The summer of play has begun, and many children will be playing online. To discover the thinking that informs their digital opportunities, Sonia Livingstone interviewed Jo Twist, CEO of UKIE (The Association for UK Interactive Entertainment), about how the games industry operates, its relationship with players, and possible levers to promote children’s rights in the digital environment. This industry insight adds to the diverse perspectives on play that inform our proposal to make the digital world playful by design.
Sonia: The Digital Futures Commission is asking what good looks like for children’s play in a digital world. We’re keen to learn what the games industry does and can offer, and to identify the levers for change in children’s best interests.
Jo: One thing that sets the games industry apart is we don’t talk about “users” or audiences in a cold, sterile way. We talk about a community of players. Games are nothing without community.
Game developers know that the community can immediately go play something else. We’ve seen this all the time with digital; there’s always a next place people will want to hang out in. Games are particularly prone to that because there is so much choice, innovation and creativity.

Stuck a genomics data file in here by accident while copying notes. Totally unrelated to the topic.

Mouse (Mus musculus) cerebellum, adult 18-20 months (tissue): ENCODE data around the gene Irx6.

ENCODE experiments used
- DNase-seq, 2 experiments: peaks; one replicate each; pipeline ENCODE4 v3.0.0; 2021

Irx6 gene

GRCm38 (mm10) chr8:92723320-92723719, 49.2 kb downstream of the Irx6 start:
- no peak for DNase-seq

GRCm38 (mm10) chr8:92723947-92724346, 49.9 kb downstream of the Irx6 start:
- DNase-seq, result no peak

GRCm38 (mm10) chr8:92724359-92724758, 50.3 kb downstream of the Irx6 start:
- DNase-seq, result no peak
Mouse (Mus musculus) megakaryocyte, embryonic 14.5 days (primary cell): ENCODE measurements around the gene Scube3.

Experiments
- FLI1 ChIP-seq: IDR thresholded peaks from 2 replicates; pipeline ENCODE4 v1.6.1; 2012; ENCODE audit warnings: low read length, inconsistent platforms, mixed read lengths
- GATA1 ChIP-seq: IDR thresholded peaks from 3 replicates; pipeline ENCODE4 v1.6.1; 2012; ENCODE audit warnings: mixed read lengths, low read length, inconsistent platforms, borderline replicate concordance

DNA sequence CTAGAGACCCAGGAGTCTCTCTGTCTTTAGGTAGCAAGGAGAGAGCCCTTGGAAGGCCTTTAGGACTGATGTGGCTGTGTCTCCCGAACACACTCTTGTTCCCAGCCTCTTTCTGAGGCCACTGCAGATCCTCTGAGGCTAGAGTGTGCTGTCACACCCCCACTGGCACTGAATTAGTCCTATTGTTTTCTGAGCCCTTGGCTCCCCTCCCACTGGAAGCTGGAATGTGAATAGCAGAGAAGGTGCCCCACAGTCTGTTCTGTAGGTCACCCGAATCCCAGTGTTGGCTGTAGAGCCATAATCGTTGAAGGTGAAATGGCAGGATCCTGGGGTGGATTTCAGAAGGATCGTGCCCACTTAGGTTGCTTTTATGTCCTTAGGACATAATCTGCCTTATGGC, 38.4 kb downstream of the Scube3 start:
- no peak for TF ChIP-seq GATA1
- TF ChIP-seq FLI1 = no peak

Then you have other community platforms around games that are integral, like Twitch and Discord. It’s really fascinating because the community sits in the game and outside the game on these different platforms.
Sonia: In our public consultation on what people think about play in the digital world, we’ve been hearing a lot about transmedia and hybrid play that allow the use of multiple platforms, with more fluid communities and ways of moving content across spaces.
Jo: Yes, and lots of people in the games industry are talking about the metaverse, a concept coined by Neil Stevenson. It’s been around for a very long time. In the mid-2000s, it was all about Second Life which was the first exciting iteration for those who obsessed about the metaverse and what that could be. However, these things come round again and companies like Epic and Roblox are all part of creating it. Clubhouse is in some ways like an audio version of the metaverse -persistent digital worlds that you can drop in and out of and you can drop in and out of in different ways.
Sonia: We’re interested in how much of the change is organic from the community, and how that dovetails with evolving business models in a competitive landscape?
Jo: Well, the community can be very vocal. There is a lot of co-development that happens with the community, which is a positive thing and community management as a job role is huge in the games industry. You don’t see that so much in other sectors.